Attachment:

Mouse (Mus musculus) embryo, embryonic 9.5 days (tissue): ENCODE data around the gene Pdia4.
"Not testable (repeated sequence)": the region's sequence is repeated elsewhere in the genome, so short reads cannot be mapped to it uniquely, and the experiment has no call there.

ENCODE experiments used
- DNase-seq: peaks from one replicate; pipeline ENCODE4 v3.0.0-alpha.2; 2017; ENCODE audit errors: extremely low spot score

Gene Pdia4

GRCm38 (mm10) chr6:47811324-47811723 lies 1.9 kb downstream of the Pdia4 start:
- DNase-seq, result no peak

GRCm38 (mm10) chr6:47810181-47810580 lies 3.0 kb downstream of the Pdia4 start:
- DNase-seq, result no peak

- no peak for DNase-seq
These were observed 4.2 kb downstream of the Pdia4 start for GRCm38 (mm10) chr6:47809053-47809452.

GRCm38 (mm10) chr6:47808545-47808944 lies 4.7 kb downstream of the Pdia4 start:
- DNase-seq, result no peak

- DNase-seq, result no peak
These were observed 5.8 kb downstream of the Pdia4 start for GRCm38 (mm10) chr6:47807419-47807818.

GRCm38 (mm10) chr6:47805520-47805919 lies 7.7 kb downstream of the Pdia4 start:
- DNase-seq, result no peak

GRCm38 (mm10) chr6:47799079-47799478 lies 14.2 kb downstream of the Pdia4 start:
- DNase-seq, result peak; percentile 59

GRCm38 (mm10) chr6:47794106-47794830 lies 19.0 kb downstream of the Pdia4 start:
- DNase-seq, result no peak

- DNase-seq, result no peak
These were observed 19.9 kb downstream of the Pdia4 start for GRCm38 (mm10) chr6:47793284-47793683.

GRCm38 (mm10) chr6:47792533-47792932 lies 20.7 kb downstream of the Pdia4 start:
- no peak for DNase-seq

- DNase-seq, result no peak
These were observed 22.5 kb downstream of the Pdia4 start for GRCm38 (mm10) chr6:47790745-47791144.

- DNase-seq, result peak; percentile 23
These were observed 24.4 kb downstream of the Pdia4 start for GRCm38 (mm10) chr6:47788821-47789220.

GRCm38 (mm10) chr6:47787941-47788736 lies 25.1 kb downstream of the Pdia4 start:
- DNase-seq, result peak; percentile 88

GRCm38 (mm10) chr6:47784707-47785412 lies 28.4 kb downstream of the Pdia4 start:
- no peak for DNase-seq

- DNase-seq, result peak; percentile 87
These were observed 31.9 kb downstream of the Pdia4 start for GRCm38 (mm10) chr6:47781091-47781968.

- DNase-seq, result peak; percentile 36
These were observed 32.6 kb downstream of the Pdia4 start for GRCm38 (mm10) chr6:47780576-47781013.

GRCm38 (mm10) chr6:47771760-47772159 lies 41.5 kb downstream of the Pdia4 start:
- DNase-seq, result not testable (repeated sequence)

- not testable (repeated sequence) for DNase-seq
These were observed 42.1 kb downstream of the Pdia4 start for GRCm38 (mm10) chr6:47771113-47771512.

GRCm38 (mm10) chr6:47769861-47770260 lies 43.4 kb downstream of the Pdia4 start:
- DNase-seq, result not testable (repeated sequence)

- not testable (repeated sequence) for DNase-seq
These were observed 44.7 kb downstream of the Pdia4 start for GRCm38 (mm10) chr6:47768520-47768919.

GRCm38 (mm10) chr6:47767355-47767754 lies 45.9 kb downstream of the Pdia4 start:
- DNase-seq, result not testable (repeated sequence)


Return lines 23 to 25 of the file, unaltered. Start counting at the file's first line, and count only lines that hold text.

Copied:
These were observed 19.9 kb downstream of the Pdia4 start for GRCm38 (mm10) chr6:47793284-47793683.

GRCm38 (mm10) chr6:47792533-47792932 lies 20.7 kb downstream of the Pdia4 start:
- no peak for DNase-seq